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Constraints on the Exhumation of the Northern Range, Trinidad Through RSCM

Southeast Caribbean Research Symposium Presentation
AAPG Distinguished Lecture

Author(s): Ivano Gennaro (presenter), Xu Chu, University of Toronto; John Weber, Grand Valley State University; Alberto Vitale Brovarone, Università degli studi di Torino and Institut de Minéralogie, des Physique de Matériaux et de Cosmochimie; Jeannette Arkle, Augustana College

Organic carbon undergoes a transformation from amorphous carbon to crystalline graphite with increasing metamorphic temperature in the irreversible process of graphitization. Raman spectroscopy on carbonaceous material (RSCM) is a geothermometric technique which utilizes the crystallinity of carbonaceous material to determination the peak metamorphic temperature of a sample. In this study, we apply RSCM to the Northern Range of Trinidad, a mountain range composed of Jurassic-Cretaceous passive margin sediments metamorphosed in the Miocene. Previous attempts at characterizing the peak metamorphic conditions of the Northern Range have resolved a presumably continuous metamorphic gradient across the range, the continuity of which has implications on the tectonic evolution of the Northern Range and the southern Caribbean Plate boundary zone. Using RSCM, we determine the gradient to be discrete between the east (~340 °C) and the west (~450 °C), with the Chupara Fault in the central Northern Range accommodating the differential exhumation. By coupling our data with previously published and unpublished thermochronology data, we propose a two-step exhumation path. First, oblique collision between the Caribbean and South American plates caused uplift across the entire Northern Range following peak metamorphism at ~25 Ma. By ~12 Ma, the plate boundary became dominated by strike-slip tectonics, with a subduction transform edge propagator (STEP) fault inducing a wave of uplift and subsidence as it propagated along the boundary. Next, STEP faulting activated the Chupara Fault, which remained active from 12–4 Ma and accounts for the differential uplift seen across the Northern Range. Continued STEP propagation allowed for western subsidence and eastern uplift in modern times.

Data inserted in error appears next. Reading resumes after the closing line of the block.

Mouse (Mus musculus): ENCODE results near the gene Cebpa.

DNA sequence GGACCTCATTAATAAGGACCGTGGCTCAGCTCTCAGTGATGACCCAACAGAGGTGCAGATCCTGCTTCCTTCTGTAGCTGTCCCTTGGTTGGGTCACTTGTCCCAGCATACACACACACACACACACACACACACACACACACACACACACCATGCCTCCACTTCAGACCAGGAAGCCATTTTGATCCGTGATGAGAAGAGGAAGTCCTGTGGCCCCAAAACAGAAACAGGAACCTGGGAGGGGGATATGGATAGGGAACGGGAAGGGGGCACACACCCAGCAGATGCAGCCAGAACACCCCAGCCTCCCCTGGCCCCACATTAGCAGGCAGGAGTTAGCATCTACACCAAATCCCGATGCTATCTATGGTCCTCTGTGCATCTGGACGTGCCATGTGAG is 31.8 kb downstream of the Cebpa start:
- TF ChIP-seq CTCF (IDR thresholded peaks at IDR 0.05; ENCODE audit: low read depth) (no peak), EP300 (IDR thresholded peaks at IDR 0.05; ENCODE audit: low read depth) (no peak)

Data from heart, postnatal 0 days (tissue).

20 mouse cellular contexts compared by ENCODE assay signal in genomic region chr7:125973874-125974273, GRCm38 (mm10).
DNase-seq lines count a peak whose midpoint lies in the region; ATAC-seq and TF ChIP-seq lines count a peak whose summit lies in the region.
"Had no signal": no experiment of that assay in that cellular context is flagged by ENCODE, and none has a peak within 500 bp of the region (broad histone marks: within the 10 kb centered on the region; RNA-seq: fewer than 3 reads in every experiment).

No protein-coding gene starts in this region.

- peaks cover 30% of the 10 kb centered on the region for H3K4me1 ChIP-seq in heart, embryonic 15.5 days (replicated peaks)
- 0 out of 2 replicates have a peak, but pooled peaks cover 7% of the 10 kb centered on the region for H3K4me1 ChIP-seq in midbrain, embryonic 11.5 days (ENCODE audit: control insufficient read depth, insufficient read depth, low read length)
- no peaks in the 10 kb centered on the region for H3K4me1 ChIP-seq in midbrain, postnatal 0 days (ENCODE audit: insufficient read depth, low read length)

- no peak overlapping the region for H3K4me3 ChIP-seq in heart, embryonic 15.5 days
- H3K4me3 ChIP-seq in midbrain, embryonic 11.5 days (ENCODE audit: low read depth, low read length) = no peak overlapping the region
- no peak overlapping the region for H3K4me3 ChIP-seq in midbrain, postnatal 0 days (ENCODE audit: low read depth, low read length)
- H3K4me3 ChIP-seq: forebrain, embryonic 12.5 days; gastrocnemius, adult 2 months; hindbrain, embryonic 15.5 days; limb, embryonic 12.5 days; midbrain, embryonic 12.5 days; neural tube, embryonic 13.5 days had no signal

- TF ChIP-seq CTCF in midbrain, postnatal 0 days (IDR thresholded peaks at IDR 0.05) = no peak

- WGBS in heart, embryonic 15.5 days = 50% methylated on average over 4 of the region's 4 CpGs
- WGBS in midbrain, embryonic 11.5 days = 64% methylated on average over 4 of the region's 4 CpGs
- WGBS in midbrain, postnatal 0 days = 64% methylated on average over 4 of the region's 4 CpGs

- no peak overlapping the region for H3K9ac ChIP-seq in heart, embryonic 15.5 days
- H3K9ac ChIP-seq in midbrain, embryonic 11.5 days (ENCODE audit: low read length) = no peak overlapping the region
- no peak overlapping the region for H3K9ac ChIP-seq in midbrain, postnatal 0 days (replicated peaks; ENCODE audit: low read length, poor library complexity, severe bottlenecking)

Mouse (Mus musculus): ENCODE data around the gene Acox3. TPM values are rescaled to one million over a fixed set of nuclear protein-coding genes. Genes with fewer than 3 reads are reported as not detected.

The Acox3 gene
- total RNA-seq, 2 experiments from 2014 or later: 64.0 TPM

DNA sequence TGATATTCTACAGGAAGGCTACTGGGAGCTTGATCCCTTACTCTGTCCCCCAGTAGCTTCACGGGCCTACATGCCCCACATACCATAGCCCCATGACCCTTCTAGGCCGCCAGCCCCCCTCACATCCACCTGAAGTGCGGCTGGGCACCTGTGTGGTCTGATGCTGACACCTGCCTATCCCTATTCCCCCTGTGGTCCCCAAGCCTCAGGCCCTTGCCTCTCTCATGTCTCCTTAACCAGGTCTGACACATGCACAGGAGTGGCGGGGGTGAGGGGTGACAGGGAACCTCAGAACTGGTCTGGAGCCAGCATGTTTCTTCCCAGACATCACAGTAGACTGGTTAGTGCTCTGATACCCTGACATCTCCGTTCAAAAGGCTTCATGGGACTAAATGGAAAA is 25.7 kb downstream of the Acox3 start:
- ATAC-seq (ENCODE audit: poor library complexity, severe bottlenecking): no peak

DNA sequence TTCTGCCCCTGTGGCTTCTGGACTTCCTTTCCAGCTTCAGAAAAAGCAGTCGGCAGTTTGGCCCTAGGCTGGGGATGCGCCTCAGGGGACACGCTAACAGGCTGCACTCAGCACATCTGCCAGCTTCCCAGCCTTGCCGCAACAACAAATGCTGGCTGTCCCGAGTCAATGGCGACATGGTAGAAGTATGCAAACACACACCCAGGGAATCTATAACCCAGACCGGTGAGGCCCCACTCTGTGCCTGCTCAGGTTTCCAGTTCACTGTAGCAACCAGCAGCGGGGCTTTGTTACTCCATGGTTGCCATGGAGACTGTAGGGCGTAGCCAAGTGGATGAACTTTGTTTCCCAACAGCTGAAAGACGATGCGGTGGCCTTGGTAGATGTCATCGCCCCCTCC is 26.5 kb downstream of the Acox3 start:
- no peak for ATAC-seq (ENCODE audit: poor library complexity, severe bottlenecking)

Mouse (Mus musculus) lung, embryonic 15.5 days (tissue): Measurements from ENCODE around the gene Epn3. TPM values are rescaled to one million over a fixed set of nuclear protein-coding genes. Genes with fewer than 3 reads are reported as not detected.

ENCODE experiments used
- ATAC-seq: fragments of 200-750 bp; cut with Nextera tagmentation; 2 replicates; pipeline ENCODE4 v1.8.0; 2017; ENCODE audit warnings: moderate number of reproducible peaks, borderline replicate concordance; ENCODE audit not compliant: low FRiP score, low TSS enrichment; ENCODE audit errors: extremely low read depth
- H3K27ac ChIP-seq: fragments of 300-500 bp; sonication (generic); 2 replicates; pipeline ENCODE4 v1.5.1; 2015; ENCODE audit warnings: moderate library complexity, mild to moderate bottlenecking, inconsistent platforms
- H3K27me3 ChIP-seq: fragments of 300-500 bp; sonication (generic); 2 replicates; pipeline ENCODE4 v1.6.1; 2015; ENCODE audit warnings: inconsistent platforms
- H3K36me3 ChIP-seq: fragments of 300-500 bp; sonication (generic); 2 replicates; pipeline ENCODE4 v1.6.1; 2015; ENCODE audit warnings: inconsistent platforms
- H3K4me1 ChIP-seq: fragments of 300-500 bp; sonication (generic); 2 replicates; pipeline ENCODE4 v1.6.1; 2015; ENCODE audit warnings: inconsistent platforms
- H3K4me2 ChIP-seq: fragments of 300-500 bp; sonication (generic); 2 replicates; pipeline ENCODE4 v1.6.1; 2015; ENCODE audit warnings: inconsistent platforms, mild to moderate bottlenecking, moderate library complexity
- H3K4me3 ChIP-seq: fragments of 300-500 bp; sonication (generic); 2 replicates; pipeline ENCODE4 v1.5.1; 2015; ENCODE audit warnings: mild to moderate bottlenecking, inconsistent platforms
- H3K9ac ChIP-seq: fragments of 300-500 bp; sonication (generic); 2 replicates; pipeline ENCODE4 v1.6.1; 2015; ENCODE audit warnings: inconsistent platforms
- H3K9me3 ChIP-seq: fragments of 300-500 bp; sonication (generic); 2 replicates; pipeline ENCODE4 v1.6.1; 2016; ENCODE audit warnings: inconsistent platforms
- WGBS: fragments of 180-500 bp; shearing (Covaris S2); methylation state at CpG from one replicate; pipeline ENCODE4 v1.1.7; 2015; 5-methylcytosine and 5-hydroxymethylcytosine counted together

Ivano Gennaro, University of Toronto

Ivano earned a BSc from the University of Toronto, and is currently a MSc candidate at the same university.

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